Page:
All Washed Up

          Only a fantasy a few years ago, recent advencements
          in irrigation technology have pushed contractors to
          become advocates for water conservation.


by: Stefanie Toth / Contributing Editor

Thirty years ago, the landscape industry was only interested in getting everything wet, says Brad Smith, horticulture professor at University of Texas, San Marcos. Water prices were low and conservation was the furthest thing from most people's minds. Sprinkler heads were free to spray onto sidewalks and irrigation maintenance was an unheard of practice. But within the last decade, an emphasis for water conservation brought on by drought conditions and technology advancements such as water-efficient nozzle heads and pressure regulators have caused landscape contractors to become more conscious about water practices.

As clients realize how precious water resources are, water-saving technology and new certification programs, have primed contractors to sell irrigation services to new clients and maintain lush, water smart landscapes. "It's like the dinosaurs," Smith says of the evolution taking place in the industry. "If you don't adapt, you eventually will perish."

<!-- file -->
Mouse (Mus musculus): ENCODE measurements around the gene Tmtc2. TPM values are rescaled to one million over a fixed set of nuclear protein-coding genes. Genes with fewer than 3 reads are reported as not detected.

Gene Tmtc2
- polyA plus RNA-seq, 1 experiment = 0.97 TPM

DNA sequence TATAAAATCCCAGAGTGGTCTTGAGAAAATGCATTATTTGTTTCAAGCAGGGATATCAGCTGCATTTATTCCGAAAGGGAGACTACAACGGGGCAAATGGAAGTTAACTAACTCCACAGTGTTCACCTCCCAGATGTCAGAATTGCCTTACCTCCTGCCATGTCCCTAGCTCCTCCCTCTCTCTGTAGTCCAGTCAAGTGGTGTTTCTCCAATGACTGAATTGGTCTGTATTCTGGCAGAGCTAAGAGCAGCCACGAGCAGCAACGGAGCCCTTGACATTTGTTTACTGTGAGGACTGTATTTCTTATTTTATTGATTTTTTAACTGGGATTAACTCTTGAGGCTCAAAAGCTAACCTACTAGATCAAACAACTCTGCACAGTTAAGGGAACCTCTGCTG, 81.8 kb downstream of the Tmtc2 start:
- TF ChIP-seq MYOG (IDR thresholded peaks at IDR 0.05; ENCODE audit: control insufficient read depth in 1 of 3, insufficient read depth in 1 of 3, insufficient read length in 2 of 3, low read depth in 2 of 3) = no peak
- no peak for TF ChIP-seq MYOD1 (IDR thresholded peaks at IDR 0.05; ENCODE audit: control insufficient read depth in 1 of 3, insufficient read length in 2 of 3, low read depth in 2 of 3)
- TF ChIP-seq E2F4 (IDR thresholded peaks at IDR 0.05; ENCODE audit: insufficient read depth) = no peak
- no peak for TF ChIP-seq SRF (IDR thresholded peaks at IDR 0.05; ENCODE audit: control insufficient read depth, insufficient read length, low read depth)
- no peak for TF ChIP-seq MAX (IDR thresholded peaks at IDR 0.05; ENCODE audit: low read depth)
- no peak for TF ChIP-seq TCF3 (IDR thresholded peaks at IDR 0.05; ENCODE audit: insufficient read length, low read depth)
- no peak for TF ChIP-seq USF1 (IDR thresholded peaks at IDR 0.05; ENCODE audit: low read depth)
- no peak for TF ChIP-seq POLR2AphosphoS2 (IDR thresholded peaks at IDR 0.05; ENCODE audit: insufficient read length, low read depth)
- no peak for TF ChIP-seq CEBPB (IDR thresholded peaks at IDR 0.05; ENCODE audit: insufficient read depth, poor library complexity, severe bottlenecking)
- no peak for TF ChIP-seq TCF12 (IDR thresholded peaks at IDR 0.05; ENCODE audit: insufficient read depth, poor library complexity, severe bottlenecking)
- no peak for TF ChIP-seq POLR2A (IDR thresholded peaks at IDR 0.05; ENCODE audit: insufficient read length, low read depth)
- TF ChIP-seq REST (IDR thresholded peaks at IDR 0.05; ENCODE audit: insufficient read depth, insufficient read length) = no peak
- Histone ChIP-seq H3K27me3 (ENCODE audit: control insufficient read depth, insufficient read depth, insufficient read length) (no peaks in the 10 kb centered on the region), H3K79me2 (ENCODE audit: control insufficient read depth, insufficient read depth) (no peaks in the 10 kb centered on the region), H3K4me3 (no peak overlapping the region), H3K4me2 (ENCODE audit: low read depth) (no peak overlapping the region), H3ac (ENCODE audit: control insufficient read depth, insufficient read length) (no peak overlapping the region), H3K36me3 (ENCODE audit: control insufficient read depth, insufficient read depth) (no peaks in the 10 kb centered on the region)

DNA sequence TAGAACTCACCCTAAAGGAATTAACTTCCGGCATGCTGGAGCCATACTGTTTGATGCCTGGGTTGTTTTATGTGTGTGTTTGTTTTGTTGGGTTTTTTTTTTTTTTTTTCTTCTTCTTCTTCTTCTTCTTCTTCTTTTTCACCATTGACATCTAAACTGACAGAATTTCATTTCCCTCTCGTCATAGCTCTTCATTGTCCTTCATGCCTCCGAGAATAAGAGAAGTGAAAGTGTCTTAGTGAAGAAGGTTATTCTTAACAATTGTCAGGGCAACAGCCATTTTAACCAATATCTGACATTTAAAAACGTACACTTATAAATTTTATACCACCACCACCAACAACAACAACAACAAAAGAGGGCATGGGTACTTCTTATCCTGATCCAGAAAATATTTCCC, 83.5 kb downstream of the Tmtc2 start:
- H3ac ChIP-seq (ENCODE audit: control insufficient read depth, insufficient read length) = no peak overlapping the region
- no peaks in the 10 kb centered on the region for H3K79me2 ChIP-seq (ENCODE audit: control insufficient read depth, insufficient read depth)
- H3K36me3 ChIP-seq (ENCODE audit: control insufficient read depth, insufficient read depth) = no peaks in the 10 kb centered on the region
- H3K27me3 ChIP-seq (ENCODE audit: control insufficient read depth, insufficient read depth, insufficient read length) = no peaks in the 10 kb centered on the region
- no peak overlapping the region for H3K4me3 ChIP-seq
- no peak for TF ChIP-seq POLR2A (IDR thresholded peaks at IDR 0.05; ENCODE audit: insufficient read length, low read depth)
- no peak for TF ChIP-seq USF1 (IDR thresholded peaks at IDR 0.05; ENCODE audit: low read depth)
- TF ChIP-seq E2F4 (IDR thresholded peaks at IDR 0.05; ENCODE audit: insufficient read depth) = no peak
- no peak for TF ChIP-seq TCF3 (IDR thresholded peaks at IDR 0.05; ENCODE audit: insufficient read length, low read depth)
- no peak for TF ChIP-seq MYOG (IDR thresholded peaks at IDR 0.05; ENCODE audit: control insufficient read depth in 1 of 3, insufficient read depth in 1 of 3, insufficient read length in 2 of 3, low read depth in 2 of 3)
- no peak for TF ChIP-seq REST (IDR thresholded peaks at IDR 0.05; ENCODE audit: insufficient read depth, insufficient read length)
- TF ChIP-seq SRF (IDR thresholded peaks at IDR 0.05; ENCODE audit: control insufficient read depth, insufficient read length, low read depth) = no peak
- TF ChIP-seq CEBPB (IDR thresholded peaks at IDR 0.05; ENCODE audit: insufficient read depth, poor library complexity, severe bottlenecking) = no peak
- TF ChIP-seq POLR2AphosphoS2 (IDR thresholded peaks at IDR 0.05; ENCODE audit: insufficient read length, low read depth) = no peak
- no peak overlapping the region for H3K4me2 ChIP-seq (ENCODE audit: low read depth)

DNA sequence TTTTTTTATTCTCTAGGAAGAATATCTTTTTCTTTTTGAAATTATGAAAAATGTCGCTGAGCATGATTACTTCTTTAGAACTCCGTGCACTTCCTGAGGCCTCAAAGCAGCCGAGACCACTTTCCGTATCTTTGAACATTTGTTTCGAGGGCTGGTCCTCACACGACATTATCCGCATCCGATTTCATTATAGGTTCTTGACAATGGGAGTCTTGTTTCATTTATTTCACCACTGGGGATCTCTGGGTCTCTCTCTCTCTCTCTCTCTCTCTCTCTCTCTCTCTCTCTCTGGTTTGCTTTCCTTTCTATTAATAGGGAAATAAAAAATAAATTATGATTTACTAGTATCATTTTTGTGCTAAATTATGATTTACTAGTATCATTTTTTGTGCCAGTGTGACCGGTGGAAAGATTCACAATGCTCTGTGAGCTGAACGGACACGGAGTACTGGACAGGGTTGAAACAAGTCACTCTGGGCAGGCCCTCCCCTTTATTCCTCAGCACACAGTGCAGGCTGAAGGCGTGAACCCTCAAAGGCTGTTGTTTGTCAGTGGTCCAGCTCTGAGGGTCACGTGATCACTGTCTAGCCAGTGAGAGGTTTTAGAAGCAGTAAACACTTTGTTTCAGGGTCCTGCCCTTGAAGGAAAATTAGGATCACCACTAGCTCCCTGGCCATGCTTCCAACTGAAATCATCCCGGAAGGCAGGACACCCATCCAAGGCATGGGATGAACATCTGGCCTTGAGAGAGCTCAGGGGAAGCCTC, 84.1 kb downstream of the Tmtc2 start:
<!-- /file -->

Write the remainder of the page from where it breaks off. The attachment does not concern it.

AGENTS OF CHANGE. Although the number of landscape professionals practicing smart water methods has increased, more than 50 percent of commercial and residential irrigation water use is wasted due to evaporation, wind, improper system design or overwatering, according to the EPA's WaterSense. But, new technologies have come onthe market to prevent this water loss from occurring.

Water-efficient sprinkler systems along with ET controllers, rain sensors, drip irrigation and moisture sensors provide incremental savings, says Warren Gorowitz, water management products sales manager for Ewing Irrigation, Phoenix. These devices can be simple or complex, from rain sensors that override sprinkler clocks when precipitation is detected to ET controllers that gather and use reports from local weather stations to calculate run times automatically.

Systems can be used alone or in concert with each others to save hundreds of gallons of water per property. "Every irrigation system should be completely customized to the unique needs of the site," Gorowitz says.